1. Spores for Mold Reproduction
  2. Nutrition (Food) for Mold to Eat
  3. Correct Temperature for Mold Growth
  4. Sufficient Moisture for Mold Growth

By removing any one of the four required elements, you remove the ability mold has for growth. Let's take a look at each of these elements, and discover how to do battle with this abundant organism, called mold.

High Quality Mold Screening Kit

Spores for Mold Reproduction

What is a Mold Spore

Mold spores are itsy-bitsy—3 to 40 microns, whereas a human hair measure 100 to 150 microns—that are found everywhere; literally in and on everything imaginable. No realistic way to remove them from the human environment is possible. So trying to control when, where, and how they grow is the only available approach when it comes to mold management.

Nutrition (Food) for Mold to Eat

What Does Mold Eat

Mold eats just about any organic substance found on earth (and probably beyond). Providing that the other three elements for mold growth are present, it doesn't take much food to create a big problem. Such simple food sources like human oil residue left behind by a sweaty palm, soap scum residue, or even a used tissue, can serve up just what a hungry spore needs to survive nicely. Even more difficult to contend with is the fact that what mold likes to consume most are those things that we readily find in our homes; wood, organic fibers, and the glues that hold it all together. So, getting rid of the stuff that mold prefers to eat is, at best, an impossible undertaking.

What You Think Really Does Matter!

Have you, or someone you know had to deal with black toxic mold?

See results

Correct Temperature for Mold Growth

The Right Temperature For Mold Growth

Mold and humans have climate temperature in common, which only makes things more difficult for humans and more likely to excite toxic mold growth. Because we prefer the same temperature as does most mold, controlling mold by temperature revisions in the home is not going to work either. The really bad news is that mold has the ability to withstand broader ranging temperatures than we do. We find this evidence when pushing our way to the back of the refrigerator where near freezing temperatures seem to leave mold growth completely unfazed.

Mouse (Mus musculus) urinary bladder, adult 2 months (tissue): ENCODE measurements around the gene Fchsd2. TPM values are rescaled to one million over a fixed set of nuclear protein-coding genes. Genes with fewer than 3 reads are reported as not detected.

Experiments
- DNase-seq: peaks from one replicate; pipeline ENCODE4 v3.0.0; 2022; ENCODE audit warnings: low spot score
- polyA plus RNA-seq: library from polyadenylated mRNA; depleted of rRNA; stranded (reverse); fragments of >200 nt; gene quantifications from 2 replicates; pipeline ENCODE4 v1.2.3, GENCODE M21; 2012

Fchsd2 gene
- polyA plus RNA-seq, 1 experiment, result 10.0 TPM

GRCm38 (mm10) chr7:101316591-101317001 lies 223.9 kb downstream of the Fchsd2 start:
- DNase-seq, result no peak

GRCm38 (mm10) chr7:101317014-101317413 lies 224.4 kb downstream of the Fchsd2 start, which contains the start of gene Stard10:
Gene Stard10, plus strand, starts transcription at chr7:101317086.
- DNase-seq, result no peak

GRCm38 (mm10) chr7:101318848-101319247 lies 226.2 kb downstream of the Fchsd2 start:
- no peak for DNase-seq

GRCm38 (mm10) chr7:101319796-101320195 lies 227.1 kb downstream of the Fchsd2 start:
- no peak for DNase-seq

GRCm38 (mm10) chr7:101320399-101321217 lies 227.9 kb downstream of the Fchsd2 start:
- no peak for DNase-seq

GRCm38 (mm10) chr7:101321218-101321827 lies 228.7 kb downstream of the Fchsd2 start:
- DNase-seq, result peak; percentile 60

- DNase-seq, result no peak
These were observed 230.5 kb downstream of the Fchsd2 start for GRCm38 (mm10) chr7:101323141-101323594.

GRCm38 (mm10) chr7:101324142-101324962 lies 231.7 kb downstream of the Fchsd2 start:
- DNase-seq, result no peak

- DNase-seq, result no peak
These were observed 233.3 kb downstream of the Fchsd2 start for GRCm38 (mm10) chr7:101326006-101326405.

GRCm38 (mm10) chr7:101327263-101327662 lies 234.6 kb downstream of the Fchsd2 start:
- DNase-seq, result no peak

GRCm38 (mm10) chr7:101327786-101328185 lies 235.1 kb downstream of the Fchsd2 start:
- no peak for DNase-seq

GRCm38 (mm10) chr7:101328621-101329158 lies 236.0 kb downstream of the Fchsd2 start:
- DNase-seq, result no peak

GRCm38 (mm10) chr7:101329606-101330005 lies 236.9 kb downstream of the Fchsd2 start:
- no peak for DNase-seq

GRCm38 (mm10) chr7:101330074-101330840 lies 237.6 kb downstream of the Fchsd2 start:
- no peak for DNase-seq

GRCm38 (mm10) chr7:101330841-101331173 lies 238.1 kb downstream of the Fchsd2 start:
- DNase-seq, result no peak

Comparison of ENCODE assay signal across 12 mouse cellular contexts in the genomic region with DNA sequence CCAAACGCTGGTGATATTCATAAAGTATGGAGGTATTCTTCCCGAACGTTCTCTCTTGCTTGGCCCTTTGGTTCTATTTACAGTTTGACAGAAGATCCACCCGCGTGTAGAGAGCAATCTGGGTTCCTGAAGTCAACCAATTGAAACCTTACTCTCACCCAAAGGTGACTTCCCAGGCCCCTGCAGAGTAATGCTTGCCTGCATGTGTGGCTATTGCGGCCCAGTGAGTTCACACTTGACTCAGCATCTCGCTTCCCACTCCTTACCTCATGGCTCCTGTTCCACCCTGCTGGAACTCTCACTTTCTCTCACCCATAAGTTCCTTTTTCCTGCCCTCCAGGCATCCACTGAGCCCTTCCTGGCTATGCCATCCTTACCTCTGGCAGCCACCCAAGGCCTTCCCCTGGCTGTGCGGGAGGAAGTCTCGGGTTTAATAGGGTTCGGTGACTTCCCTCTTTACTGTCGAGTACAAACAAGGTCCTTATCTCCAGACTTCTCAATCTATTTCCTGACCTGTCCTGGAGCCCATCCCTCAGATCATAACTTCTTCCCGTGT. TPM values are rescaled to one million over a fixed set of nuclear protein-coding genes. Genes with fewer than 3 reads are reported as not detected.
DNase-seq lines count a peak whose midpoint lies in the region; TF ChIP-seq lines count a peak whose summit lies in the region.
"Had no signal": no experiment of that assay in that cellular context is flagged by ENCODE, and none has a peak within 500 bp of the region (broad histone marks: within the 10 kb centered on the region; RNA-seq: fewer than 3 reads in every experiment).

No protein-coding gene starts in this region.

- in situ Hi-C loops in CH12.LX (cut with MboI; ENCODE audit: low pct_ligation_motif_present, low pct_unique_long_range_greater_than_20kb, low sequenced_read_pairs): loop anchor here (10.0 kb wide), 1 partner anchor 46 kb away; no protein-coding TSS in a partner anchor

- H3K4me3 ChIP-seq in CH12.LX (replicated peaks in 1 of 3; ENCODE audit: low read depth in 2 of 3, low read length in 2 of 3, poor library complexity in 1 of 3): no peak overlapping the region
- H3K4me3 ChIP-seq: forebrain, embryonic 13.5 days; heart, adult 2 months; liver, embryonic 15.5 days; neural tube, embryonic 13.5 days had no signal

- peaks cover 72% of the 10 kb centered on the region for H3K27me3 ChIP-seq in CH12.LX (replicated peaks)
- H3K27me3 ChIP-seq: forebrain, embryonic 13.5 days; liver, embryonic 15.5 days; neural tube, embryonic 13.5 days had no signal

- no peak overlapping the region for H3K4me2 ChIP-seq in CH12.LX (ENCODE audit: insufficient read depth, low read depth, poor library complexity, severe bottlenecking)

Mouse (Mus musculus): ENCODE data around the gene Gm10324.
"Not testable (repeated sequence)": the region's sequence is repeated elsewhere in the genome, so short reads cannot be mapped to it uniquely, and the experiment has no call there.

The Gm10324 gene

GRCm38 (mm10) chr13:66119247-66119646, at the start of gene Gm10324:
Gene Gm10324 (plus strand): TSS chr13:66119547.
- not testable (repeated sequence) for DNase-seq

We also find mold resilience in places where the temperature is too hot for our long term comfort, but mold is found to thrive. Steam rooms and saunas being most notable examples of hot temperature and high humidity found to be perfect for mold spore growth, while wilting humans.

Sufficient Moisture for Mold Growth

How Much Moisture Does Mold Need to Grow

Most mold needs lots of moisture to grow. This available water is referred to as "water activity" by mycologist. It is in direct relation to the relative humidity of the air, or in an object. The majority of mold needs the water activity to be at or above 77% relative Humidity (RH). Add into this high humidity a food source like long term damp and porous cellulose-type materials, and you have an increased probability that black toxic mold will find the location, set up house, and thrive!